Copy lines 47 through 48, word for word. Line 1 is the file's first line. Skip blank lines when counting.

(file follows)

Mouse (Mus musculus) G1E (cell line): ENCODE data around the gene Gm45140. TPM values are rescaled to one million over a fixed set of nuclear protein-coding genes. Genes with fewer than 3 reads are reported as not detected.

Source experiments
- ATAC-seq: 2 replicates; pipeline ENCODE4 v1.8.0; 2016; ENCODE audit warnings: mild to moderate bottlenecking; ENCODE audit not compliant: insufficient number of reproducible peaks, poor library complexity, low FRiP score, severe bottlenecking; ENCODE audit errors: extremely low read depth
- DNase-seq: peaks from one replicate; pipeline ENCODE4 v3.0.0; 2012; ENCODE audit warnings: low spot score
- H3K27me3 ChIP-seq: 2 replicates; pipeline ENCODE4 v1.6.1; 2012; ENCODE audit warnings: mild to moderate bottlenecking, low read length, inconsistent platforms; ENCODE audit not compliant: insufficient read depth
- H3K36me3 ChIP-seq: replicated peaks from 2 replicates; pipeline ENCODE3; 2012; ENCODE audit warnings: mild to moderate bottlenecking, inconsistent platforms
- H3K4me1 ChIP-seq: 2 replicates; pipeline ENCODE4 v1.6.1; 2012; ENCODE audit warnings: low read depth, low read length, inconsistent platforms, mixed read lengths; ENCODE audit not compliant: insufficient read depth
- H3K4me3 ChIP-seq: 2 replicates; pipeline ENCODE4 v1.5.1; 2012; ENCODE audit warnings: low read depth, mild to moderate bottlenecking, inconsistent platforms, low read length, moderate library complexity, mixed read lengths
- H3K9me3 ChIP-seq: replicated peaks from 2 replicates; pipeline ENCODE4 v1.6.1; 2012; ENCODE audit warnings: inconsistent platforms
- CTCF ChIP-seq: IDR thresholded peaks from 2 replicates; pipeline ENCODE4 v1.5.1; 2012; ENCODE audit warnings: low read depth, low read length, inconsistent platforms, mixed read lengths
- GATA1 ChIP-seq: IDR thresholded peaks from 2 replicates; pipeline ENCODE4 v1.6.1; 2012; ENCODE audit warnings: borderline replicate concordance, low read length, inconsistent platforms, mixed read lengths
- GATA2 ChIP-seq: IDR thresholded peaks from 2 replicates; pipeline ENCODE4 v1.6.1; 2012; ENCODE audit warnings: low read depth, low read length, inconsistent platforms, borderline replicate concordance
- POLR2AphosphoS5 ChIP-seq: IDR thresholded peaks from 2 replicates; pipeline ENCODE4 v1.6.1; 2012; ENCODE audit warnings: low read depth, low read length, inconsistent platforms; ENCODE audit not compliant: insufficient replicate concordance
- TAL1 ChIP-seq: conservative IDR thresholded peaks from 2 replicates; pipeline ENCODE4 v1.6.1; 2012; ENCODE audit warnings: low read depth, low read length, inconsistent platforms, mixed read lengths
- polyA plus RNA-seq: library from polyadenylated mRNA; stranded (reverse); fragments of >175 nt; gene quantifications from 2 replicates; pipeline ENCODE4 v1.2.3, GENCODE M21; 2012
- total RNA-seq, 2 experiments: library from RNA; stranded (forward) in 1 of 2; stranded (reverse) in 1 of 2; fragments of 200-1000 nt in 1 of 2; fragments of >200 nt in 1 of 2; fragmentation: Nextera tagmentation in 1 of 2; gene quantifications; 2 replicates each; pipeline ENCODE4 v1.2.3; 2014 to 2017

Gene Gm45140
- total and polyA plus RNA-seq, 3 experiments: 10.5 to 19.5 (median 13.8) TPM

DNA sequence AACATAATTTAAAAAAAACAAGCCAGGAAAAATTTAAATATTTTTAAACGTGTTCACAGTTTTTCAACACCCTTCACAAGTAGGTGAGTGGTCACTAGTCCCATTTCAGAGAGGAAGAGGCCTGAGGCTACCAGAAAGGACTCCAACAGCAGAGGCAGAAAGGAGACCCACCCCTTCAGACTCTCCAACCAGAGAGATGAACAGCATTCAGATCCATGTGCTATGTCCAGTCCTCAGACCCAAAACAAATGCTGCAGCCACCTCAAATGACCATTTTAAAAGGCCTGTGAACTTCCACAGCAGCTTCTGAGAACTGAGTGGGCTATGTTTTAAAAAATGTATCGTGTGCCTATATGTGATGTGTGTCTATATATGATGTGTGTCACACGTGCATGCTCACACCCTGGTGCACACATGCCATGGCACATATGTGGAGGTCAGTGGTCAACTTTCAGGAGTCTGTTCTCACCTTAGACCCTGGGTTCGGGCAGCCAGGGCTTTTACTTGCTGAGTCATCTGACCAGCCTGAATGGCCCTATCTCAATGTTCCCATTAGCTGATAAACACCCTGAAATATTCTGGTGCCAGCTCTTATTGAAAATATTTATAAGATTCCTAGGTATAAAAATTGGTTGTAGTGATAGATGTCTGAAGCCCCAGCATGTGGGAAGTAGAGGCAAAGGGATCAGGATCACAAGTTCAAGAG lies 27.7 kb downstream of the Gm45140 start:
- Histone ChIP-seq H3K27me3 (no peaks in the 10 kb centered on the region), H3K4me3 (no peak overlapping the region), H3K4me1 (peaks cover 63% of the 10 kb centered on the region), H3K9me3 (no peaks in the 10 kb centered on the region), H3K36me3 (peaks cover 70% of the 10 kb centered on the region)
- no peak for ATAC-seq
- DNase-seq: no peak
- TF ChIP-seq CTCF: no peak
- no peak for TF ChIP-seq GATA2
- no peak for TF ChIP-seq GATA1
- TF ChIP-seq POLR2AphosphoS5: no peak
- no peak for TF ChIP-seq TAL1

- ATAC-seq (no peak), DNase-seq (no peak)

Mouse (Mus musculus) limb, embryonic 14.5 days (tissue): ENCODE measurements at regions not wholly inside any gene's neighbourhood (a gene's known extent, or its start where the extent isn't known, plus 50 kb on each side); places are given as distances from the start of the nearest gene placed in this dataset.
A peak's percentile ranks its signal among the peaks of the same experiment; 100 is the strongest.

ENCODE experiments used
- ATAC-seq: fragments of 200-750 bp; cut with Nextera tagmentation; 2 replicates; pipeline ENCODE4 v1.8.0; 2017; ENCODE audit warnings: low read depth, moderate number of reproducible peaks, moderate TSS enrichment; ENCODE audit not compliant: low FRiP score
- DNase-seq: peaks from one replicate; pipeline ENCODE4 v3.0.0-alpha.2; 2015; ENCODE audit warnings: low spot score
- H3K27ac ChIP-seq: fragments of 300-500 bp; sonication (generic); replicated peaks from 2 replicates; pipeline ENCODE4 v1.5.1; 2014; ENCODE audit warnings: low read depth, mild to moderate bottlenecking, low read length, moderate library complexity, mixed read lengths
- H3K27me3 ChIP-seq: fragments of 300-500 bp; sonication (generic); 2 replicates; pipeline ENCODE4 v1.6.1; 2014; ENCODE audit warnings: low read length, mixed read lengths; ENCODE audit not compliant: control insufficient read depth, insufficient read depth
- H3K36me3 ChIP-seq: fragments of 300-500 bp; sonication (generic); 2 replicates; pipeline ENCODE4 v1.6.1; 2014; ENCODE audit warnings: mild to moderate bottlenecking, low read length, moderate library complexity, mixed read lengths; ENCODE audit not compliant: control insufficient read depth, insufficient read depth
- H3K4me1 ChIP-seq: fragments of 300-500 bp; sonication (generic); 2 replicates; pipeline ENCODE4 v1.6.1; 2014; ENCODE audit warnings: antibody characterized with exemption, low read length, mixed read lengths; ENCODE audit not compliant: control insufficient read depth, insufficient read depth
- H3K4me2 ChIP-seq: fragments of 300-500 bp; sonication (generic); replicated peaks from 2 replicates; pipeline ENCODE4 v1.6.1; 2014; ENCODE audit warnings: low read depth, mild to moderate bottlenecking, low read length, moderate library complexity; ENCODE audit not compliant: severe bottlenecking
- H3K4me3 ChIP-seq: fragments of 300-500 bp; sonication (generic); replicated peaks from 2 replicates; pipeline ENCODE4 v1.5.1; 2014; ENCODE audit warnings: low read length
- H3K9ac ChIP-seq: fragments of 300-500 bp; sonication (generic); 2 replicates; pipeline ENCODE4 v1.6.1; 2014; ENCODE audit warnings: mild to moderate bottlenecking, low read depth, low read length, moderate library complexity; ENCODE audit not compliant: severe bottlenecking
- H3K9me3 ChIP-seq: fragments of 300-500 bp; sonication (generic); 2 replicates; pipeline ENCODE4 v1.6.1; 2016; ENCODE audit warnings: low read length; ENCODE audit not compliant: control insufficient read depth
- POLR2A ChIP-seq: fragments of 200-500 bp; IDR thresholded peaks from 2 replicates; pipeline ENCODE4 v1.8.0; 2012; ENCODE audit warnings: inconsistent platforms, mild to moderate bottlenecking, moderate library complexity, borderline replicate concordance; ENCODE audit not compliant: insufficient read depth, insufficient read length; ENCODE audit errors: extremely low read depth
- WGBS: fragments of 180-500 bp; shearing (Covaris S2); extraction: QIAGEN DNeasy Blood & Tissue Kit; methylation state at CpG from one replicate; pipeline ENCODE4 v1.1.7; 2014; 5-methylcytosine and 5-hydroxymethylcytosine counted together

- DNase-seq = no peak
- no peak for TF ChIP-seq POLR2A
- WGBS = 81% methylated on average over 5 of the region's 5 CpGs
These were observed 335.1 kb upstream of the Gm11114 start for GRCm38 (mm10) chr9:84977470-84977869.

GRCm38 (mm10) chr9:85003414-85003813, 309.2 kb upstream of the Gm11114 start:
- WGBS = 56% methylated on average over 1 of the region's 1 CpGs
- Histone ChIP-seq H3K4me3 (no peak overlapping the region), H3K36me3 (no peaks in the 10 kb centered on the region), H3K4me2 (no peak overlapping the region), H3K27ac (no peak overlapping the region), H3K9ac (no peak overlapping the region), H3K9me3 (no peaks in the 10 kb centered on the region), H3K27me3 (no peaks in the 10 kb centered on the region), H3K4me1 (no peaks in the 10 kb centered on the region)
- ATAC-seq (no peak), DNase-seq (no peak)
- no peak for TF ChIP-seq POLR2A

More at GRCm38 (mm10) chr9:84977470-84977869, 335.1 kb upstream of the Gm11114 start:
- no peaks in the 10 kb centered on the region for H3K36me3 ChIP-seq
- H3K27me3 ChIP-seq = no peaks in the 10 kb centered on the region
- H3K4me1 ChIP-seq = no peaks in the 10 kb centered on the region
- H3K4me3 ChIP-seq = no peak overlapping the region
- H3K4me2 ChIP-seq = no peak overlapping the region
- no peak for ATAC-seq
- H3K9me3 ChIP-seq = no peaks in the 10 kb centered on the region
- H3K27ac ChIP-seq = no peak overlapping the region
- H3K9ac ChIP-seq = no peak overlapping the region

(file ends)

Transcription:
These were observed 335.1 kb upstream of the Gm11114 start for GRCm38 (mm10) chr9:84977470-84977869.

GRCm38 (mm10) chr9:85003414-85003813, 309.2 kb upstream of the Gm11114 start: